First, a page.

Tuesday, January 9, 2007
Winter Fruit Salad
Winter Fruit Salad
Dorcas Annette Walker
The old saying, an apple a day keeps the doctor away, has lots of scientific knowledge to back it up. I wasn’t impressed growing up eating oatmeal and applesauce for breakfast every morning. In fact I declared that once I was grown up I’ve never ever eat oatmeal or applesauce. Guess what I start my morning out with today? Even though our family lived in the poverty bracket, due to my father being disabled with severe hemophilia, my parents made sure that our diet was balanced with fruits and vegetables. I thought this would be a great time to make a fruit salad using up any leftover fruits still sitting around from the holiday season.
Studies show compelling evidence that eating plenty of fruits and vegetables can help ward off heart disease, stroke, be an effective tool for controlling your blood pressure, lower cholesterol, prevent diverticulitis, guard against developing cataract and macular degeneration, and even prevent and protect against some types of cancer. Fruit is shown to stimulate memory and help with depression. After consuming substantial amounts of fruit on a regular basis, people that were depressed noticed a difference in feeling better about themselves.
Interesting enough all diets agree on fresh fruit. Fruit is one hundred percent cholesterol free! The wonderful thing about fruit is the ingestible fiber that passes through the digestive system soaking up water like a sponge as it expands decreasing pressure on the intestinal tract. Fruit also consists for the largest part of water that our bodies need on a daily basis. We should all learn to eat more fruits and vegetables. Make a resolution this New Year to try a variety of different fruits and vegetables. Break out of your rut, be brave, and explore other types of fruits and vegetables to add to your diet. There are numerous varieties of fresh fruits and vegetables available today in our supermarkets. Another alternative during the winter months is dried fruits, which still contain the necessary nutrients the body needs. Dried fruit may contain more calories per serving than fresh if you are counting calories.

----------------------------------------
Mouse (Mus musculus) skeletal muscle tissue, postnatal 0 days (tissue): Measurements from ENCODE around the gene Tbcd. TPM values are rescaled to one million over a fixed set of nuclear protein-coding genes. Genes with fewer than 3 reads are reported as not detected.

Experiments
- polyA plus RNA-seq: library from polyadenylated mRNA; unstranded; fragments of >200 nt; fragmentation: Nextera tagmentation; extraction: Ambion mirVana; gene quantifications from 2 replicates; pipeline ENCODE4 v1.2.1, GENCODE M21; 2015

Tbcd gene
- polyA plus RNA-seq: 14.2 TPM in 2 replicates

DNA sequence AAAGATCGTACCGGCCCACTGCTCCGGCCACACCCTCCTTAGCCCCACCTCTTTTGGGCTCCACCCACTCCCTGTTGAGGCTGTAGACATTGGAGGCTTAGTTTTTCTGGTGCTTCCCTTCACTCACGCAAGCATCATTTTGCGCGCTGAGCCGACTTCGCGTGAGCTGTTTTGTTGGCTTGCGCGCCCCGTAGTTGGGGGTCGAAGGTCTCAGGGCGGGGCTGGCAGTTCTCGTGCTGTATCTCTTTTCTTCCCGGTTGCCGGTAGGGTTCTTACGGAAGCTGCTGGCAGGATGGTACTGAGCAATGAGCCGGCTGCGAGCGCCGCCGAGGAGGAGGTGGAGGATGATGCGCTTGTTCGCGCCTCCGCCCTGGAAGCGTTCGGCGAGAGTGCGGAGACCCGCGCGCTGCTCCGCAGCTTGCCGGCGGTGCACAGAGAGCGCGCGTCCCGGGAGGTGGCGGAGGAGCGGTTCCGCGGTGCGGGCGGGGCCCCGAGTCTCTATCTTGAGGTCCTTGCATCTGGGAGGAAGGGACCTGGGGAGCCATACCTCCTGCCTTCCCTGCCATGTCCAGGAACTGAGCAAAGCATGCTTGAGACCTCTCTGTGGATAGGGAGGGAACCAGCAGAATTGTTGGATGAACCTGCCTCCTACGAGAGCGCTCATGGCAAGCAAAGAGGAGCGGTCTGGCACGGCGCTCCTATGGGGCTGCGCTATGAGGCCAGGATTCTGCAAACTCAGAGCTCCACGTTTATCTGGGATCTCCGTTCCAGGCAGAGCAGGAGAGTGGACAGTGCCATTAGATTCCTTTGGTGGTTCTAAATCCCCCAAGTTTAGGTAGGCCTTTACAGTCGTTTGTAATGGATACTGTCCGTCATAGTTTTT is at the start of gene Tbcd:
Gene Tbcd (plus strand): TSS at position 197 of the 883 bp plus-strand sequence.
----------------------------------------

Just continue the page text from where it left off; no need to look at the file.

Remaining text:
When putting together a fruit salad let your imagination soar. This is one area where fresh and canned items go well together. You can even try a new fruit and add a twist to your fruit salad. Fruit salads are a quick and easy way to round out a meal or it can be eaten by itself as a healthy snack. My Winter Fruit Salad adds a bit of color to the winter days using canned and fresh fruits with a cooked dressing to tie it together. Preparation time is thirty to forty-five minutes depending on how much fresh fruit you have to prepare. My Winter Fruit Salad recipe serves around twenty-five. You can halve the recipe for a smaller salad.
Winter Fruit Salad
In large bowl drain and save juice of:
1 can fruit cocktail
1 can crushed or chunked pineapple
2 red apples diced
1 banana sliced
any fresh fruit in season ( I added 3 oranges peeled and diced)
1 bag miniature marshmallows
1 c chopped nuts your choice
In large saucepan cook until thick:
fruit juice (a little over 1 cup)
1 c sugar
3 tb cornstarch
1 tb lemon juice
Cool and slowly add with wire Wisk until smooth:
16 oz cool whip
Pour over fruit and mix together. Chill and serve in crystal bowl. May garnish with fresh fruit!
Dorcas Annette Walker is a freelance writer, author, columnist, and photographer from Jamestown, TN. If you have any cooking tips or favorite recipes you are welcome to contact me by mail at: Dorcas Walker, 929 Wildwood Lane, Jamestown, TN 38556 or email me at: firstname.lastname@example.org. For more information about the Walker family and Dorcas’ books check out her website at: www.dorcasannettewalker.com or htpp://dorcasannettewalker.blogspot.com for other Creative Mountain Cookin recipes.